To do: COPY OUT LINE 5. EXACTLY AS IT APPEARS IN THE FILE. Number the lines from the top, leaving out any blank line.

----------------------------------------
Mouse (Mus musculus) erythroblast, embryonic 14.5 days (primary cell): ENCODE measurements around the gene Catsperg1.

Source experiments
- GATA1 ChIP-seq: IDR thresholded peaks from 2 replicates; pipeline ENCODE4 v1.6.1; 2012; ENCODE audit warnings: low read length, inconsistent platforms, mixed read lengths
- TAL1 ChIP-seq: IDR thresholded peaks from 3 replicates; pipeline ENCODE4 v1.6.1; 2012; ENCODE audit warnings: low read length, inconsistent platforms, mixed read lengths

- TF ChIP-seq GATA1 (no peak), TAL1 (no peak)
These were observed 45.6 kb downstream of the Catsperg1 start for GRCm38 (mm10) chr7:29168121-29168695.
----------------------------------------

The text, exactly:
- TF ChIP-seq GATA1 (no peak), TAL1 (no peak)